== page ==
The Nazi-Soviet Pact (signed in August of 1939) is easily the most recognizable agreement between Stalin’s Russia and Hitler’s Germany. I suppose that’s something of a surprise, since Adolf Hitler despised Russia’s Bolshevism and Joseph Stalin despised Germany’s National Socialism (and was paranoid of nearly everything and everyone else). And it was that distrust that really made the Pact possible, as it was a way to create something of a buffer zone between the two (albeit at Poland’s expense).
But this certainly wasn’t the only agreement between the two countries. Just days before the Nazi-Soviet Pact was signed, Russia and Germany signed an economic agreement. The Russians would send food, raw materials, and oil to Germany in exchange for money and equipment. In February of 1940, the economic agreement was expanded and became more militaristic in nature, as Germany promised to send blueprints for some of its military assets to Russia, receiving more raw materials (particularly oil) in return.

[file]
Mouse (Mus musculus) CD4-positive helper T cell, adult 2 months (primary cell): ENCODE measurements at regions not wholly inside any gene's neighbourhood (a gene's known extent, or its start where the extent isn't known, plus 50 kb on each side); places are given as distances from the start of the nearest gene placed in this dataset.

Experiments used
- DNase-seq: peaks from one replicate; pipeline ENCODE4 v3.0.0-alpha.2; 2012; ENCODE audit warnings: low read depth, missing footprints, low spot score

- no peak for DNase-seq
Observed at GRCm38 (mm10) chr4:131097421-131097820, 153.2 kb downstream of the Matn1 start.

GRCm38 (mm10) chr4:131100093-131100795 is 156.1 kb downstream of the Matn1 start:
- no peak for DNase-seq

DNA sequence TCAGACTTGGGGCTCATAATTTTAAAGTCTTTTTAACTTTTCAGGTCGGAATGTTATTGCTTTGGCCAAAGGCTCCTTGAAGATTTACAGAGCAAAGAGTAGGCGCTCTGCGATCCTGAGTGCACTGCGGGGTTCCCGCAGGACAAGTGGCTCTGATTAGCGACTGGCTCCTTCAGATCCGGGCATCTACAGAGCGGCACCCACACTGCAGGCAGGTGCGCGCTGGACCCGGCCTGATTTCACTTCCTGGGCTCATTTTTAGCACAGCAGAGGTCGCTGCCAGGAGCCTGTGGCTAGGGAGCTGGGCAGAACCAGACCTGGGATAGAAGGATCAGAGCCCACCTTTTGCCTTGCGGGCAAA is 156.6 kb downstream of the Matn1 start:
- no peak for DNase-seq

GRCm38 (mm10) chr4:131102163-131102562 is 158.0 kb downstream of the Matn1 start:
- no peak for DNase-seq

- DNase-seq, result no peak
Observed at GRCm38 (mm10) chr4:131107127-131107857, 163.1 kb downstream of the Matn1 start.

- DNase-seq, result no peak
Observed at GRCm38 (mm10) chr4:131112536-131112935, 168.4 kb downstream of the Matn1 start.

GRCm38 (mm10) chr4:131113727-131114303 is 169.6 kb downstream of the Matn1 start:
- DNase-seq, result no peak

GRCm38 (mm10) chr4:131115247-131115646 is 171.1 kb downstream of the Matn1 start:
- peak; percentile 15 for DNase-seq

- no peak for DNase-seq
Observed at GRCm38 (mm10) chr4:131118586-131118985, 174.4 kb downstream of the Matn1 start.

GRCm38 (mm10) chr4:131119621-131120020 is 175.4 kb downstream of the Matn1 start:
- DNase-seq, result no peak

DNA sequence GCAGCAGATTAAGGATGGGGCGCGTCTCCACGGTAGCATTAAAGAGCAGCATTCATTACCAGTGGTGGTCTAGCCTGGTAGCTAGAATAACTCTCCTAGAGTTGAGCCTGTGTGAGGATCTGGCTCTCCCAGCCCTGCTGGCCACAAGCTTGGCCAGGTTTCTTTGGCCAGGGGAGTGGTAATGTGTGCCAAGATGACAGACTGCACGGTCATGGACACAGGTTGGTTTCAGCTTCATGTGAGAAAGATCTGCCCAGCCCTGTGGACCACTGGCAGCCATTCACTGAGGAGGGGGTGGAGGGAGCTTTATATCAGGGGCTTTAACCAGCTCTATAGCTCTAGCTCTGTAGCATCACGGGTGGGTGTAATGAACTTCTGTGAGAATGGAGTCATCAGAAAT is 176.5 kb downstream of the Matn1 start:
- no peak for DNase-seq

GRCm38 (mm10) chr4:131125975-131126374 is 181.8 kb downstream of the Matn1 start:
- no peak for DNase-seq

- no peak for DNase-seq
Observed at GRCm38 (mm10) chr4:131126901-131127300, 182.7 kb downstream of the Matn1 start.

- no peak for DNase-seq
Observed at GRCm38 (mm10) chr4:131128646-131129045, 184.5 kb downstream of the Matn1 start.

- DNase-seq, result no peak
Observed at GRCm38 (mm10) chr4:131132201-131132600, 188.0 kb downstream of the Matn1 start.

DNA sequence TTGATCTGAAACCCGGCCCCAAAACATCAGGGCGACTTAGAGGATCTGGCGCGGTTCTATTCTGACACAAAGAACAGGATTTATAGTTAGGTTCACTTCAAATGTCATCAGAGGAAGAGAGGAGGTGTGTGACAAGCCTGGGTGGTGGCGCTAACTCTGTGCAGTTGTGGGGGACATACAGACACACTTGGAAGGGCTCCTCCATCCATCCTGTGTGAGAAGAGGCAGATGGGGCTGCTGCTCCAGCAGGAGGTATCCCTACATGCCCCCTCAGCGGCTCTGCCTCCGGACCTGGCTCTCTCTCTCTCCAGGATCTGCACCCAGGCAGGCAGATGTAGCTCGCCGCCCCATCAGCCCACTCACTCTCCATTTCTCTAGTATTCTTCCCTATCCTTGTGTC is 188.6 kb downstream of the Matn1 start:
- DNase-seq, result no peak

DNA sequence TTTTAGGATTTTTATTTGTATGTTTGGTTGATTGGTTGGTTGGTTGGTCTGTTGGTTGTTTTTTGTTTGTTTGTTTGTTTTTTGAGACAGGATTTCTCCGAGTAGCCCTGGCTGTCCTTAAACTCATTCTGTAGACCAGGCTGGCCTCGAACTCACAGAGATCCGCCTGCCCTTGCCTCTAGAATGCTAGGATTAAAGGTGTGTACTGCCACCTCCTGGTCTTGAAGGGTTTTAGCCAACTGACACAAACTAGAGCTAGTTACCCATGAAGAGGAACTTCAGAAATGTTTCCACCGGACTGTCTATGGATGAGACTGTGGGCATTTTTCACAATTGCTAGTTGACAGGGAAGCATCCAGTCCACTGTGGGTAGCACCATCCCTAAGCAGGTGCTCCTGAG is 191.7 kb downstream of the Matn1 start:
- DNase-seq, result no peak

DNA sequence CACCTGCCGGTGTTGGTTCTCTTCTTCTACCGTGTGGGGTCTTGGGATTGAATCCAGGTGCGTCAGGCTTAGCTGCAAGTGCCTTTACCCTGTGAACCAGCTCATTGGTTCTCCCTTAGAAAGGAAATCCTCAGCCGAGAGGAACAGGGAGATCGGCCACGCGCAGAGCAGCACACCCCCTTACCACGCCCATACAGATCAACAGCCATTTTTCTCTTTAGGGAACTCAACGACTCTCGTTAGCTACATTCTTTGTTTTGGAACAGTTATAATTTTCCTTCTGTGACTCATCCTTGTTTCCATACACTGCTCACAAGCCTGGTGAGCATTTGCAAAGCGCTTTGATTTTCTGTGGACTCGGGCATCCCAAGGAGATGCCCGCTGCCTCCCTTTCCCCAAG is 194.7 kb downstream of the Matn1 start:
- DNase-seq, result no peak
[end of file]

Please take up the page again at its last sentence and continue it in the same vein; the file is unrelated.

There were also secret agreements. There was the secret addendum to the Nazi-Soviet Pact, in which Germany gave Russia a free hand to do what it wanted with Finland, Latvia, Estonia, and Lithuania. And then there was the secret protocol of January 10, 1941. Signed by Vyacheslav Molotov (the Russian Foreign Minister) and Count von der Schulenburg (the German ambassador), this had nothing to do with economics, but returned once again to territory.
The “Sulwalki Strip” was a 25-mile by 50-mile strip of Lithuanian territory that was controlled by Germany. The German government agreed to relinquish control of the area. In return, the Russians agreed to give Germany 31.5 million Reichsmarks…sort of. One-eighth of the money (3,937,500 Reichsmarks) would be delivered as raw materials, to be paid within 3 months. The remaining seven-eighths (~27,500,000 Reichsmarks) were actually reductions in the payments that Germany was making to Russia as part of the expanded 1940 Economic Agreement.
So Germany gave up a little piece of land and, in return, got more raw materials from Russia. It also kept a sizeable chunk of change in its own coffers, money which would come in handy when they invaded Russia just six months down the road.
Recommended Reading: The Eastern Front – Day By Day, 1941-45